On October 1, a driver struck Dr. Matthew Burke while he was bicycling with a group in Augusta, South Carolina. After months in a coma, Burke died Sunday.
The circumstances of his death were both tragic and disturbing. The group ride was a regular Friday night social that departed from Outspokin’ Bicycles in Augusta. At 6:40 p.m. that October evening, a driver collided with a pack of 15 cyclists. Some of the riders reported hearing the motorist rev his engine before the crash, which sent Burke to the hospital with severe head injuries.
Burke (pictured) was a model citizen. An Army major, he had been home from Iraq for less than a year. Stateside, he worked as an orthopedic surgeon at the Dwight D Eisenhower Army Medical Center at Fort Gordon. He had a wife, Bonnie, and 11-month old daughter, Anna. This week, they will say goodbye to the husband, father and cyclist during a funeral at St. Mary on the Hill Catholic Church. Burke was 38 years old.
On Tuesday, the man alleged to have crashed into the group of cyclists was charged with reckless homicide, which brings a maximum sentence of 10 years in prison and a mandatory five-year revocation of his driver’s license. During the investigation, Daniel Johnson suggested he didn’t see the bicyclists because he was reaching down for something in his car.
After months of working with law enforcement and Peter Wilborn of mybikelaw.com, the advocates at the Palmetto Cycling Coalition commended the charge. “Although we are terribly saddened by the loss of such an honorable individual, husband, father, soldier, doctor and friend to many, we are hopeful for what the charge will mean for bicycle safety in South Carolina,” Rachael Kefalos, PCC’s executive director, wrote on the group’s blog yesterday.
“The charge of reckless homicide is a correct choice for this case, and the Palmetto Cycling Coalition is grateful for the work that the Department of Public Safety and Solicitor Strom Thurmond Jr. have done to ensure Dr. Burke’s family sees justice,” Kefalos explained in the group’s press release. “It is a tragedy to lose someone so young and with so much potential to offer the world.”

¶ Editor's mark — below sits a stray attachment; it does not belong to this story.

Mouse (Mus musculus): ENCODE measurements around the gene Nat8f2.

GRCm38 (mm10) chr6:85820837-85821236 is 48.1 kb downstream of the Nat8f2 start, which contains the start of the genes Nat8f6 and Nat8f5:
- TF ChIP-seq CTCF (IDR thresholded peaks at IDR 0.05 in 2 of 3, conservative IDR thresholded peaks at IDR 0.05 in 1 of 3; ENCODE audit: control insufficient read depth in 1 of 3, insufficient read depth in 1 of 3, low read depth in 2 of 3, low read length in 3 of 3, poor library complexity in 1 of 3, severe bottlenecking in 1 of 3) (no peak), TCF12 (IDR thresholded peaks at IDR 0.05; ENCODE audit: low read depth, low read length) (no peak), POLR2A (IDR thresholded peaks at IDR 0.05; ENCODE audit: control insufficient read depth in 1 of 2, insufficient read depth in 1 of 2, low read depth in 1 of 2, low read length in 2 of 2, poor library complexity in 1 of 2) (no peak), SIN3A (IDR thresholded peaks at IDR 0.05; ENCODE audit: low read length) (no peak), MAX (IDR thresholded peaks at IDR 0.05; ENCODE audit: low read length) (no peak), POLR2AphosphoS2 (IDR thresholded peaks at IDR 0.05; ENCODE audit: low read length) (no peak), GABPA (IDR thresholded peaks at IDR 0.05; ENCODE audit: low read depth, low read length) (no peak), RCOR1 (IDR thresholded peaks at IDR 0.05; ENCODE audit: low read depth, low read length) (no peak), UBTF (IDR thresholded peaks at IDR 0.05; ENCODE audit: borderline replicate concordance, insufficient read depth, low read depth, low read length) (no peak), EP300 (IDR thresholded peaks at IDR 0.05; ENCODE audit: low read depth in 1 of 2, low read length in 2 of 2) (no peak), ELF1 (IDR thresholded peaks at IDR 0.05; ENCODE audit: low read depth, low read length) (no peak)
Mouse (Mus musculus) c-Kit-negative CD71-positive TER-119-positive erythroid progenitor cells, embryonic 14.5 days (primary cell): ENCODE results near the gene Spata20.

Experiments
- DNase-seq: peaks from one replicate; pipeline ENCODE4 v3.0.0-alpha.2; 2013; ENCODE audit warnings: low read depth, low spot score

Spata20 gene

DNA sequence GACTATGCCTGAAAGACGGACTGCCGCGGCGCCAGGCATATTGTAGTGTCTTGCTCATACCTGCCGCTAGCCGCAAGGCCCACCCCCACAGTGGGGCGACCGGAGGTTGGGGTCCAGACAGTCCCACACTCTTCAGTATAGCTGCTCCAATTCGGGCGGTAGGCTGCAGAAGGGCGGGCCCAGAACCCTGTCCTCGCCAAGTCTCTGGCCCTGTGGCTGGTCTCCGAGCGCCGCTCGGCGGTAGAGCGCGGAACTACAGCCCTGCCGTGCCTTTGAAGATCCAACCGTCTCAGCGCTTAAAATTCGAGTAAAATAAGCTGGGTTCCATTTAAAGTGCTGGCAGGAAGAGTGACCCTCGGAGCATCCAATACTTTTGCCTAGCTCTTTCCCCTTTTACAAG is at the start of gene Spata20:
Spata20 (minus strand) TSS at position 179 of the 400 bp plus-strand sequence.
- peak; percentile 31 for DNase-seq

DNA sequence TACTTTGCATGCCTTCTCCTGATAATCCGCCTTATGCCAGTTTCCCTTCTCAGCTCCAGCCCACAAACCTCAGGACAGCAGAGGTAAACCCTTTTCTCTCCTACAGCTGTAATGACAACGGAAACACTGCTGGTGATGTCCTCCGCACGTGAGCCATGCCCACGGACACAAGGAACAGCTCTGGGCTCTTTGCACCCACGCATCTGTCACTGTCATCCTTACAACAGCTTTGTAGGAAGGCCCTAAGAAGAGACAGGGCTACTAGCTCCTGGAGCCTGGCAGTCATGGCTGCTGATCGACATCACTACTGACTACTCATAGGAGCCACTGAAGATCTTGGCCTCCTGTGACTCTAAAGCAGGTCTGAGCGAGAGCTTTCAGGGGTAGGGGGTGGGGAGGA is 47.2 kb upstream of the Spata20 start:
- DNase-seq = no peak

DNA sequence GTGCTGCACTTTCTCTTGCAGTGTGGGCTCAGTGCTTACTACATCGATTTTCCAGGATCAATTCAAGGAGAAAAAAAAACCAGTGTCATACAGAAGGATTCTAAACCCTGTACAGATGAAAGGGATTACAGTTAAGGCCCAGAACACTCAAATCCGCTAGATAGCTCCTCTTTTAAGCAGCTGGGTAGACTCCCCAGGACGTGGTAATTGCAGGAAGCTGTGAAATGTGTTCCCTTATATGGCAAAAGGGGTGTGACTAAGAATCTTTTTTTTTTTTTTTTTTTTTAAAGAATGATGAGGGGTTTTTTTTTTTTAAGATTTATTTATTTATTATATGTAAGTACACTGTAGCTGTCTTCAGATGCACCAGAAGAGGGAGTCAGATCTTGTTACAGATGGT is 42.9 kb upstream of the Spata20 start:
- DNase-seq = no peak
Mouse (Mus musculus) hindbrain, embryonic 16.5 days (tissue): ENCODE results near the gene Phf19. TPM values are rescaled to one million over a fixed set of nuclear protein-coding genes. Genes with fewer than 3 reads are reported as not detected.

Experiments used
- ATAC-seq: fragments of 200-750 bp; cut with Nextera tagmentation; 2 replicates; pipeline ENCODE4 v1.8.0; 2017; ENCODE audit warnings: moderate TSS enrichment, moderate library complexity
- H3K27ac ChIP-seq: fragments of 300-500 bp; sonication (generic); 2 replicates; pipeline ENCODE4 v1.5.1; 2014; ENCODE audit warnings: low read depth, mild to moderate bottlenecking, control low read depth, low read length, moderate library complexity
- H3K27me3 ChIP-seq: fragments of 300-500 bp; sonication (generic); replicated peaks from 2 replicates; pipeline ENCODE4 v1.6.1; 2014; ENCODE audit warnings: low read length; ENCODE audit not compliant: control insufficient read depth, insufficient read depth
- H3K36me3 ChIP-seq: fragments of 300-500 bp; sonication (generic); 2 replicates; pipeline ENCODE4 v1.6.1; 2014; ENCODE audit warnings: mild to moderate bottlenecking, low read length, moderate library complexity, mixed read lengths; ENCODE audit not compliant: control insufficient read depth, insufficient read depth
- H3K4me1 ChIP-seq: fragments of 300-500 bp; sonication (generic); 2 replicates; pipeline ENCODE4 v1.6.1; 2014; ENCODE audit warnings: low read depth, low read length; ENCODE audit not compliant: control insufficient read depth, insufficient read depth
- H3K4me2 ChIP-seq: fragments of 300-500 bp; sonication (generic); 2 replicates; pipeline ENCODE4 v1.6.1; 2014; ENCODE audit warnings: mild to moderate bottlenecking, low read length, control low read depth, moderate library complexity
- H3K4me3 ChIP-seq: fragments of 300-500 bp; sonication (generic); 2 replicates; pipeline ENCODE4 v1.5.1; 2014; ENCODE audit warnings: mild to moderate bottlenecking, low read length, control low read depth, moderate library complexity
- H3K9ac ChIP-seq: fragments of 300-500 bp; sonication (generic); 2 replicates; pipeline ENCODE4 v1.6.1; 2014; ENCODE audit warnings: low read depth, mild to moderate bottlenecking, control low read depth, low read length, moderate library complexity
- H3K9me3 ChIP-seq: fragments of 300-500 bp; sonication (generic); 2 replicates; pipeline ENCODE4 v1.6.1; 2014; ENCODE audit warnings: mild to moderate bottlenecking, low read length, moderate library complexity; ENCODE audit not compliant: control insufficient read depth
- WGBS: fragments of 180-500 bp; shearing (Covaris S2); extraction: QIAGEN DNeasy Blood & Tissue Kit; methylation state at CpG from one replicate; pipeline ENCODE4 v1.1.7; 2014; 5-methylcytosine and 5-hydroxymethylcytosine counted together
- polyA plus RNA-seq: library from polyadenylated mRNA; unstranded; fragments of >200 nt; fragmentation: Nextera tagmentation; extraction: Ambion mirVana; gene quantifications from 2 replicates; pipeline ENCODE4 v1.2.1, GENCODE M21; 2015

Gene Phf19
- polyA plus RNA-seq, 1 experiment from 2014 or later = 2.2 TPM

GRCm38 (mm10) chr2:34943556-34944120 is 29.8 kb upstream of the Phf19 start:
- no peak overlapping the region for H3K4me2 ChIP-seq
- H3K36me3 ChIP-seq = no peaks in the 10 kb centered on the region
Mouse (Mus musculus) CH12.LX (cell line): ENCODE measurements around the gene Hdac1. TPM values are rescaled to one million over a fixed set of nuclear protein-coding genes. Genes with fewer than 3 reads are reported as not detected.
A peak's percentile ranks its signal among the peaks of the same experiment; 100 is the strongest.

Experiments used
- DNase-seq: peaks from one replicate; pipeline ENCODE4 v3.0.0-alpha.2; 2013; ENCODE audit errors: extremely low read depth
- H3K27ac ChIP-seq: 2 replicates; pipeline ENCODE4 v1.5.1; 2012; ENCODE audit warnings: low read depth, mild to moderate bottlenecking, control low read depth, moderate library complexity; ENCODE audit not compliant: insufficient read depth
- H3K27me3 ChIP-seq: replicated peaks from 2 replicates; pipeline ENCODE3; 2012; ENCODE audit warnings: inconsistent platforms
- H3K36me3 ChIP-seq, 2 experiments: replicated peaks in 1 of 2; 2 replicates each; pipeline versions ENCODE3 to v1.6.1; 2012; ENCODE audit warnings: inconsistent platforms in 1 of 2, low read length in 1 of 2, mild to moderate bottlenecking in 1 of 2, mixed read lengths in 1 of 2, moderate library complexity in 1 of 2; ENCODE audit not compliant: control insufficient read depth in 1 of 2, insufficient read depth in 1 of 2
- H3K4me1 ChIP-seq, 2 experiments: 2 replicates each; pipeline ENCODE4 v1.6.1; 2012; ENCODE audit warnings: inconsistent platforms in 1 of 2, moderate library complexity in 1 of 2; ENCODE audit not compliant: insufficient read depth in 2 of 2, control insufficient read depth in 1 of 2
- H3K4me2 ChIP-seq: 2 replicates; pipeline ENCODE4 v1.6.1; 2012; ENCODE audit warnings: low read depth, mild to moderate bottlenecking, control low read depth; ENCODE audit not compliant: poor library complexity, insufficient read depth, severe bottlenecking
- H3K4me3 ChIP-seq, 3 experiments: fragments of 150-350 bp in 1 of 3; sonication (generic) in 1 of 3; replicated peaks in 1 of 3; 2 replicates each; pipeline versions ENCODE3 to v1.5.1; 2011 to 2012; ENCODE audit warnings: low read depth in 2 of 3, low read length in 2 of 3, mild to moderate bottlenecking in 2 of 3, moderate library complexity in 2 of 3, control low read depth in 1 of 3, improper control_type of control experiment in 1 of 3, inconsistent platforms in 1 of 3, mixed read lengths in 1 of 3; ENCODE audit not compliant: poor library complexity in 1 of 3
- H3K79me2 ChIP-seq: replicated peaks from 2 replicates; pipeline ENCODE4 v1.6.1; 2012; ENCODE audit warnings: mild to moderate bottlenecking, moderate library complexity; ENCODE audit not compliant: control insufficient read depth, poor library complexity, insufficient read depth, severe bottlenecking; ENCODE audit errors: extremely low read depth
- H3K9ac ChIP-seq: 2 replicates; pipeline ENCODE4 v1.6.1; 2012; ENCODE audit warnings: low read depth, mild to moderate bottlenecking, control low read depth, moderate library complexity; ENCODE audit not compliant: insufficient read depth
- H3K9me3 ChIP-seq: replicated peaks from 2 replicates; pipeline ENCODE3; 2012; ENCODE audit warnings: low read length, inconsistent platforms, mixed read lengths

Hopefully, though, this tragedy will be a touchstone for a mutually respectful environment for both motorists and cyclists on South Carolina’s roads, Kefalos added. “As a state, we have some of the best bike laws in the country,” she said, “and we need to uphold these laws and continue to ride our bicycles for all the good that they bring.”
Peter Wilborn also took heart that law enforcement acted diligently. “We work for the day South Carolina roads are truly safe for cyclists,” Wilborn said. “The hard work of the South Carolina Highway Patrol in this case is getting us closer to reaching that goal. Cycling’s time has come, and South Carolina will be a wonderful place to ride.”
“Please join us in keeping Dr. Burke's family close to your hearts and in your thoughts, and stand resolute alongside other bicycle advocates as we all strive for a safer and more bicycle friendly South Carolina,” Kefalos wrote on the PCC blog. “Bicycling is indeed good for ourselves, for our communities, for our businesses and for our government. Lets keep that in mind and, of course, keep on riding.”
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